Choosing convenience doesn’t have to hurt the heart.
Canned soups are a lifesaver when you’ve worked late, have an empty fridge because you haven’t had time to grocery shop in nine days, or find yourself in the middle of a snow day and have no motivation to cook or trek to the store.
Despite their convenience, processed and prepared meals like store-bought soup can contain a hefty amount of sodium and saturated fat.
If this trudge-through-the-door-and-heat-up-tomato-soup routine is part if your regular schedule, that high sodium content could start to chip away at your heart health. Here’s how to pick healthier options in the first place so you can feel good about your soup habit.
1. First things first: Keep sodium under 480 mg per serving. Food companies use salt for taste because processing dulls a lot of the yummy flavors of the soup’s ingredients, like celery and parsley. Sodium also extends a soup’s shelf life, which is great for your pantry but not so much for your arteries. A high-sodium diet can raise blood pressure and lead to hypertension or heart disease. (Learn more about preventing hypertension and what heart disease is here.)
2. Choose soup with under 6.5 g total fat per serving. Chowders are an obvious offender here, as they tend to be heavy, thick, and creamy. For example, one serving of a potato and ham chowder from a can contains 11 g of fat. For a typical 2000-calorie diet, that’s actually your entire daily recommended limit of saturated fat, all in one meal. Enjoy these rich soups in moderation and choose lighter, tomato- or broth-based soups for everyday slurping.
3. Load up on nutrients. The ideal soup offers 10 percent or more of your daily recommended value of at least one of these beneficial nutrients: fiber, protein, calcium, iron, vitamin A, or vitamin C. That means you’re getting more than just calories from your quickie dinner. Oh, and if you have time, why not add extra veggies to your pot of soup at home? It’s a great way to use leftover produce in the fridge before it goes bad, and it will bump up your intake of vitamins and minerals even more.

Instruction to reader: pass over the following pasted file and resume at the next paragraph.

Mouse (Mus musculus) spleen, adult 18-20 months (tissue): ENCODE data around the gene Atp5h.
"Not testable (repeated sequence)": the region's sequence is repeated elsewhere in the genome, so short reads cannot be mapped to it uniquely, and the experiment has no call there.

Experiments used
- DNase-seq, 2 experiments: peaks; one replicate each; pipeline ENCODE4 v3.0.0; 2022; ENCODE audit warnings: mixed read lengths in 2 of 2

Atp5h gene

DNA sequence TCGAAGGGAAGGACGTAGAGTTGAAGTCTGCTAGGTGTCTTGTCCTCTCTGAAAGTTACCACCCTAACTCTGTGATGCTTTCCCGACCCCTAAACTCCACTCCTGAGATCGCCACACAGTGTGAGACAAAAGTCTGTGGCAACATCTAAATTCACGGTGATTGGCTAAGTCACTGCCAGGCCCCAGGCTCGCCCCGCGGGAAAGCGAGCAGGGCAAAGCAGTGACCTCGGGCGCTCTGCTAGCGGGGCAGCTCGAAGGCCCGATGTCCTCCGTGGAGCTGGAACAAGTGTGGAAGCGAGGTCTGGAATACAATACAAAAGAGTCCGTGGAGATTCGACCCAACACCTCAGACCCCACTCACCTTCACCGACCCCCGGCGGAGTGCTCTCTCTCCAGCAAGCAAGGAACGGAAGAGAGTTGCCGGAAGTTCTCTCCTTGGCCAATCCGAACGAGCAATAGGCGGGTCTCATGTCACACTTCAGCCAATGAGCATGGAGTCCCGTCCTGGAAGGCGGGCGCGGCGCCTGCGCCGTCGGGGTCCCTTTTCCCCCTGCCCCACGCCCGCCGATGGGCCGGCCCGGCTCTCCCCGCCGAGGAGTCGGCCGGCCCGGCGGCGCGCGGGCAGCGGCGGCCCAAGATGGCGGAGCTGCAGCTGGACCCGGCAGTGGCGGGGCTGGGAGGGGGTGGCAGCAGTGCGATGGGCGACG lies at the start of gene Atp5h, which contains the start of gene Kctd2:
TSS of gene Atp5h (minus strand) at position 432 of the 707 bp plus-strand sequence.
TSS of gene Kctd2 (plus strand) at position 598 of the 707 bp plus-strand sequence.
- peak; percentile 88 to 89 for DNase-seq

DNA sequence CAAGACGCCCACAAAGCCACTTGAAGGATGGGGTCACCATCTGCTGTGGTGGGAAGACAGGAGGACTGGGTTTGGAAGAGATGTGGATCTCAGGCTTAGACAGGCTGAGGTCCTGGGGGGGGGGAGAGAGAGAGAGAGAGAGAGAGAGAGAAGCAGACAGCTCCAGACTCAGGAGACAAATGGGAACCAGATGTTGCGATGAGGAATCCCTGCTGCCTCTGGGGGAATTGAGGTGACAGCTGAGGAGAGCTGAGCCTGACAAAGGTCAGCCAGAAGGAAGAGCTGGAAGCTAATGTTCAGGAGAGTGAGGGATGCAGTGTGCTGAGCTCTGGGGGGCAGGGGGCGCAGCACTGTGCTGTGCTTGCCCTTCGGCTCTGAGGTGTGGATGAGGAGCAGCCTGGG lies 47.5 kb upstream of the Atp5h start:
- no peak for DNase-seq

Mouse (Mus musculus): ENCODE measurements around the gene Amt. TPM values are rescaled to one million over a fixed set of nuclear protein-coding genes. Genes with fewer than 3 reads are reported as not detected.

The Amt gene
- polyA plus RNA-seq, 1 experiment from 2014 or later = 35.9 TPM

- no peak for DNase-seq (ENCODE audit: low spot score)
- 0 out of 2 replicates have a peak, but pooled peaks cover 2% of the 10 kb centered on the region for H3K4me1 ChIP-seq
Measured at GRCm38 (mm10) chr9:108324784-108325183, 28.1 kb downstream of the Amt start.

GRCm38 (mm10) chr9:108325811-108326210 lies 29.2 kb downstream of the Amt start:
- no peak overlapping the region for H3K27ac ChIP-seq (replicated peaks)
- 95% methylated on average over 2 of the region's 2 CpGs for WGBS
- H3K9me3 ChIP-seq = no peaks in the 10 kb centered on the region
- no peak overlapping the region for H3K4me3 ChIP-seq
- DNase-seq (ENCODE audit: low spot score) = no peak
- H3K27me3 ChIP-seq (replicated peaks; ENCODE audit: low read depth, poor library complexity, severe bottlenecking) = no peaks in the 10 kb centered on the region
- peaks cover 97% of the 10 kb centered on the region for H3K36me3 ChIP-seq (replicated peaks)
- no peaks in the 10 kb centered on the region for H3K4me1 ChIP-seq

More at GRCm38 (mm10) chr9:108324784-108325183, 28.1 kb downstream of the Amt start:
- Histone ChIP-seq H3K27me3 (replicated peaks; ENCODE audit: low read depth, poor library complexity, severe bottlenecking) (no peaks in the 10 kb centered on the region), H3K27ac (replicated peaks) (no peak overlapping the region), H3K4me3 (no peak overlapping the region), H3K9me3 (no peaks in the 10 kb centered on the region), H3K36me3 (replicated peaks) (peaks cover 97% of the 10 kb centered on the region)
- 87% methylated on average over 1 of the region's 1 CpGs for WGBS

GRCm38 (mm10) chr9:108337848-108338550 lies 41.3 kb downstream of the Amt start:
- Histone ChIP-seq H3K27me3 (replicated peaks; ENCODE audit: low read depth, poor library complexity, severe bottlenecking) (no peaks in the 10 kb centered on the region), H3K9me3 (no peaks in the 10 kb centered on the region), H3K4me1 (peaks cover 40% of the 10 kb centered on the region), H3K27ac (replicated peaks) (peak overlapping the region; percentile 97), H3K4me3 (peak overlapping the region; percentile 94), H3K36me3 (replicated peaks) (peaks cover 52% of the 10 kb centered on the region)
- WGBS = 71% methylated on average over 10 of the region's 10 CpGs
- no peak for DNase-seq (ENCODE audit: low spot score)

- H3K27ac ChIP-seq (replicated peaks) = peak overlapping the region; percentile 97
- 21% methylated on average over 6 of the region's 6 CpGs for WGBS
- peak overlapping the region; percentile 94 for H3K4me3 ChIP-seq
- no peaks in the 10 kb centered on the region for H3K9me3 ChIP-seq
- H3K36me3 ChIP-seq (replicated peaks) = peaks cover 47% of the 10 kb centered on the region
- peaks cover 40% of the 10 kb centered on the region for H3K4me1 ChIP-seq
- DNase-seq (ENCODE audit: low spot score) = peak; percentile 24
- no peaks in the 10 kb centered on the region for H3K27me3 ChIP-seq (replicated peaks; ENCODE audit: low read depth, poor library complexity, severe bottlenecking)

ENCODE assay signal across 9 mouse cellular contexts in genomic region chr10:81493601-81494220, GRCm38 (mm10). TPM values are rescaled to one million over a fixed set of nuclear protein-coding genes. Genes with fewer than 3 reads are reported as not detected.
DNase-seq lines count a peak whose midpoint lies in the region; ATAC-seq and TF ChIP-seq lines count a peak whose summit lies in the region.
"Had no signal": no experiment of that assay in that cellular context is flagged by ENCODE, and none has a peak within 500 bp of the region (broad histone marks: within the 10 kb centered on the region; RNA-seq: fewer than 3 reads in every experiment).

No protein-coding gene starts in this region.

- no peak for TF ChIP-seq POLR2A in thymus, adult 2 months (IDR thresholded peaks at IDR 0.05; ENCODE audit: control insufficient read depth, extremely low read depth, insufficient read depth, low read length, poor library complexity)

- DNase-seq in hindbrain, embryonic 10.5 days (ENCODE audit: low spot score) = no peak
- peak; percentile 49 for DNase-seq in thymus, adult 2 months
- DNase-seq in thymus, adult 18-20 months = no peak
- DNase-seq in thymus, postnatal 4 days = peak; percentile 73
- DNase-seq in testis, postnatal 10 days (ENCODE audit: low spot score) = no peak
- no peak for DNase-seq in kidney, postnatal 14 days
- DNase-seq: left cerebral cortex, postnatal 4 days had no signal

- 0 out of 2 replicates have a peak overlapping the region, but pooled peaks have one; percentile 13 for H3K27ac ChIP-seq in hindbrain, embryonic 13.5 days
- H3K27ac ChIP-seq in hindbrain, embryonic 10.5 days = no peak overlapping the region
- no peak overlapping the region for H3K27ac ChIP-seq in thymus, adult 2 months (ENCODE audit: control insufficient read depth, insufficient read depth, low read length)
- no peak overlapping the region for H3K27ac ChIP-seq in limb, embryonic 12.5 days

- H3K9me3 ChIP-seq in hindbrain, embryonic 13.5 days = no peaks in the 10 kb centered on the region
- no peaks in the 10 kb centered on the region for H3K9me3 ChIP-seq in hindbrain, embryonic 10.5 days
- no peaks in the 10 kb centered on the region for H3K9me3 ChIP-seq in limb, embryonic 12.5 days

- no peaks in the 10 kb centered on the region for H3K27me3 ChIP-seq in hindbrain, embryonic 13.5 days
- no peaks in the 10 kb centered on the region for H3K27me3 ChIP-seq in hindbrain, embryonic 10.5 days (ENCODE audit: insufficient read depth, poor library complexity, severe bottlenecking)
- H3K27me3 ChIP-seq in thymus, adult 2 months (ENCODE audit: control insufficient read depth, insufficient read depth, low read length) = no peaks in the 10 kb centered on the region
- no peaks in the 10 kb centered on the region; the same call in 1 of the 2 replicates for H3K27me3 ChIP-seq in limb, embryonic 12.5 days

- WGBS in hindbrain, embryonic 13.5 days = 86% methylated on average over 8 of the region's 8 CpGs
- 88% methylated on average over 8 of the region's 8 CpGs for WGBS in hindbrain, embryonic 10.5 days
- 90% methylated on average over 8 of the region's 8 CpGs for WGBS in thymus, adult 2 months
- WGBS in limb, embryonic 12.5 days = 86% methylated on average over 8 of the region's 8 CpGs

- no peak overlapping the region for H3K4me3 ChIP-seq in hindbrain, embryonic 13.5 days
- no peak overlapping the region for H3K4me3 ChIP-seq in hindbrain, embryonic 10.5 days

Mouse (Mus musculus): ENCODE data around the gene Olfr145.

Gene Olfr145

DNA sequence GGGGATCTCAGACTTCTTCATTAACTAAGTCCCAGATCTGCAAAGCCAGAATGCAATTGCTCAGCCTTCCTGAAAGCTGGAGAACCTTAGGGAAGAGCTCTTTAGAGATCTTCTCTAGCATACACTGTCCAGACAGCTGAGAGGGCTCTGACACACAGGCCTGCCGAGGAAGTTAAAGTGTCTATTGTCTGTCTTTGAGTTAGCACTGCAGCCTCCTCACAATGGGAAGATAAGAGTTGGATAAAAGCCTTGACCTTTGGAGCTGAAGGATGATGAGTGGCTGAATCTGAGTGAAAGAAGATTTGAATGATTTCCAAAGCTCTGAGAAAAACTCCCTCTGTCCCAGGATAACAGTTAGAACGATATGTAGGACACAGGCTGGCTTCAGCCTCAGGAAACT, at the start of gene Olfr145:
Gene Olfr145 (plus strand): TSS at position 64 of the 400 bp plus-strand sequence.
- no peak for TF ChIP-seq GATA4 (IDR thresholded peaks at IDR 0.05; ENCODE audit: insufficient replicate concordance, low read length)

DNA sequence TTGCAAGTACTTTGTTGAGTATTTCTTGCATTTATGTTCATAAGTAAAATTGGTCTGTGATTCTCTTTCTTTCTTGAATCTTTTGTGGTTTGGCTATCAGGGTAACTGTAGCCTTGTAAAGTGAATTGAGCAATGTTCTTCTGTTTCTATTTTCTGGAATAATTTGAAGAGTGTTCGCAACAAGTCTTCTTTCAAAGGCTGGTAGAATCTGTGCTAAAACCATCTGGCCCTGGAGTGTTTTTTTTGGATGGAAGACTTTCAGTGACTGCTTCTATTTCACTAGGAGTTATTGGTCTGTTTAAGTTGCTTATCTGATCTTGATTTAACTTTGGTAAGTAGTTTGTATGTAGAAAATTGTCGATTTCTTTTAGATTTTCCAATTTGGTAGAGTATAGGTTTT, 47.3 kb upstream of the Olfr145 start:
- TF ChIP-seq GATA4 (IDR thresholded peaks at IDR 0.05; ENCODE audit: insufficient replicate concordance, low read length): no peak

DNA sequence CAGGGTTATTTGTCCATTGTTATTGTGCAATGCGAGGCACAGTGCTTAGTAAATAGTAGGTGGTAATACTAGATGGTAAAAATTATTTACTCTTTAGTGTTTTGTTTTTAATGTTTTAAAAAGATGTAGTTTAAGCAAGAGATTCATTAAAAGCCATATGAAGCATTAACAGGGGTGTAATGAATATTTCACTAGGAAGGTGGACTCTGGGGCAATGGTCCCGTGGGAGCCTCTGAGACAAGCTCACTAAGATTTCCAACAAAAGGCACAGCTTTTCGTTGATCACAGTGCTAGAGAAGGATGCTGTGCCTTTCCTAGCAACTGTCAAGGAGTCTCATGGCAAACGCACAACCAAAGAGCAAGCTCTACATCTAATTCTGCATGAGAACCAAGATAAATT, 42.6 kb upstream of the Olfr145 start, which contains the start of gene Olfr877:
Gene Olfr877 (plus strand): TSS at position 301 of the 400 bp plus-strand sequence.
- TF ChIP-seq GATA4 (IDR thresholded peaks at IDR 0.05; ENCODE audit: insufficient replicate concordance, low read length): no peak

4. Choose lean protein. Whenever possible, choose beans, fish, and chicken instead of beef, as recommended by the American Heart Association. Red meat like beef, pork, and lamb are higher in saturated fat and cholesterol, which is bad news for the heart. Fish offers omega-3 fatty acids, which benefit heart health, and beans and legumes are full of fiber and have zero cholesterol.
Campbell’s chunky soups, old fashioned potato ham chowder. Washington, DC: U.S. Department of Agriculture. (Accessed on December 20, 2017 at https://ndb.nal.usda.gov/ndb/foods/show/1460.)
Eat more chicken, fish and beans. Dallas, TX: American Heart Association, 2014. (Accessed on December 19, 2017 at http://www.heart.org/HEARTORG/HealthyLiving/HealthyEating/Nutrition/Eat-More-Chicken-Fish-and-Beans_UCM_320278_Article.jsp#.WjmOF9-nEdV.)
Heart-check food certification program nutrition requirements. Dallas, TX: American Heart Association, 2017. (Accessed on December 19, 2017 at http://www.heart.org/HEARTORG/HealthyLiving/HealthyEating/Heart-CheckMarkCertification/Heart-Check-Food-Certification-Program-Nutrition-Requirements_UCM_300914_Article.jsp#.WjmOEt-nEdV.)
Heart-check food certification program sodium limits by category. Dallas, TX: American Heart Association, 2015. (Accessed on December 19, 2017 at http://www.heart.org/idc/groups/heart-public/@wcm/@fc/documents/downloadable/ucm_461669.pdf.)
The skinny on fats. Dallas, TX: American Heart Association, 2017. (Accessed on December 20, 2017 at http://www.heart.org/HEARTORG/Conditions/Cholesterol/PreventionTreatmentofHighCholesterol/The-Skinny-on-Fats_UCM_305628_Article.jsp#.WjpXuBNSzBI.)